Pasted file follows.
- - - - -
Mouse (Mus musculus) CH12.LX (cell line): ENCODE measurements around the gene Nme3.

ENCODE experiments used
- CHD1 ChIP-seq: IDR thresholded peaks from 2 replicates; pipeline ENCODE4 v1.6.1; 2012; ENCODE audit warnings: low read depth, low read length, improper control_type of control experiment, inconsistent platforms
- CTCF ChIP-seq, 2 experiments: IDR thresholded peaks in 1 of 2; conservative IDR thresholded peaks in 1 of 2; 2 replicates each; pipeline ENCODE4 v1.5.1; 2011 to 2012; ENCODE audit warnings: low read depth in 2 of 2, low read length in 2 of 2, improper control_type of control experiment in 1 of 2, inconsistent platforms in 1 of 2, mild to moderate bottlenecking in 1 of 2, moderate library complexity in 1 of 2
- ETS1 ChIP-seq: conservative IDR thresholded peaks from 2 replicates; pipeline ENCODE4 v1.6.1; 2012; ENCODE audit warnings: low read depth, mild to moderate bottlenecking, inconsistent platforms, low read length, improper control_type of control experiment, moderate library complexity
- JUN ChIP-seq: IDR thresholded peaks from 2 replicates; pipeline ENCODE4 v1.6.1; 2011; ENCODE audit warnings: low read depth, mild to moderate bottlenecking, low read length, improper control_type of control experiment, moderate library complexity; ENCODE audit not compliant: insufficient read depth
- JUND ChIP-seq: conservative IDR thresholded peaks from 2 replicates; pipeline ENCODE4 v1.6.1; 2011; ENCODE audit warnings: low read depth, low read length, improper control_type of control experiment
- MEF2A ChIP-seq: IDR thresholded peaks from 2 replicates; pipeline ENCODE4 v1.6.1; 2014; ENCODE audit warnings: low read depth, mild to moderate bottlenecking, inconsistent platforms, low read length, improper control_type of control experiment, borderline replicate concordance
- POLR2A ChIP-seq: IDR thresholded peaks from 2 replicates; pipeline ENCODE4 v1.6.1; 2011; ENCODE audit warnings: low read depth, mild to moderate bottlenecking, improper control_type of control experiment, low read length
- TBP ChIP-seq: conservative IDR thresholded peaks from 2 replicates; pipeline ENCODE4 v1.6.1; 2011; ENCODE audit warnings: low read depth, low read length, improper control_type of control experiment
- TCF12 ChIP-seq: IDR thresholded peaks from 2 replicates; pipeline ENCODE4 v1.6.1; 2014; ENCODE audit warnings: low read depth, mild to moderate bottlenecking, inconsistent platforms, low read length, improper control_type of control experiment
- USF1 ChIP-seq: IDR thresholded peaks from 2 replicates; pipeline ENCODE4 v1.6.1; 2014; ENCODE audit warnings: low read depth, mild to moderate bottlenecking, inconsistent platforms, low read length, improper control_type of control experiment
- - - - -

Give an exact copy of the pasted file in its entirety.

Mouse (Mus musculus) CH12.LX (cell line): ENCODE measurements around the gene Nme3.

ENCODE experiments used
- CHD1 ChIP-seq: IDR thresholded peaks from 2 replicates; pipeline ENCODE4 v1.6.1; 2012; ENCODE audit warnings: low read depth, low read length, improper control_type of control experiment, inconsistent platforms
- CTCF ChIP-seq, 2 experiments: IDR thresholded peaks in 1 of 2; conservative IDR thresholded peaks in 1 of 2; 2 replicates each; pipeline ENCODE4 v1.5.1; 2011 to 2012; ENCODE audit warnings: low read depth in 2 of 2, low read length in 2 of 2, improper control_type of control experiment in 1 of 2, inconsistent platforms in 1 of 2, mild to moderate bottlenecking in 1 of 2, moderate library complexity in 1 of 2
- ETS1 ChIP-seq: conservative IDR thresholded peaks from 2 replicates; pipeline ENCODE4 v1.6.1; 2012; ENCODE audit warnings: low read depth, mild to moderate bottlenecking, inconsistent platforms, low read length, improper control_type of control experiment, moderate library complexity
- JUN ChIP-seq: IDR thresholded peaks from 2 replicates; pipeline ENCODE4 v1.6.1; 2011; ENCODE audit warnings: low read depth, mild to moderate bottlenecking, low read length, improper control_type of control experiment, moderate library complexity; ENCODE audit not compliant: insufficient read depth
- JUND ChIP-seq: conservative IDR thresholded peaks from 2 replicates; pipeline ENCODE4 v1.6.1; 2011; ENCODE audit warnings: low read depth, low read length, improper control_type of control experiment
- MEF2A ChIP-seq: IDR thresholded peaks from 2 replicates; pipeline ENCODE4 v1.6.1; 2014; ENCODE audit warnings: low read depth, mild to moderate bottlenecking, inconsistent platforms, low read length, improper control_type of control experiment, borderline replicate concordance
- POLR2A ChIP-seq: IDR thresholded peaks from 2 replicates; pipeline ENCODE4 v1.6.1; 2011; ENCODE audit warnings: low read depth, mild to moderate bottlenecking, improper control_type of control experiment, low read length
- TBP ChIP-seq: conservative IDR thresholded peaks from 2 replicates; pipeline ENCODE4 v1.6.1; 2011; ENCODE audit warnings: low read depth, low read length, improper control_type of control experiment
- TCF12 ChIP-seq: IDR thresholded peaks from 2 replicates; pipeline ENCODE4 v1.6.1; 2014; ENCODE audit warnings: low read depth, mild to moderate bottlenecking, inconsistent platforms, low read length, improper control_type of control experiment
- USF1 ChIP-seq: IDR thresholded peaks from 2 replicates; pipeline ENCODE4 v1.6.1; 2014; ENCODE audit warnings: low read depth, mild to moderate bottlenecking, inconsistent platforms, low read length, improper control_type of control experiment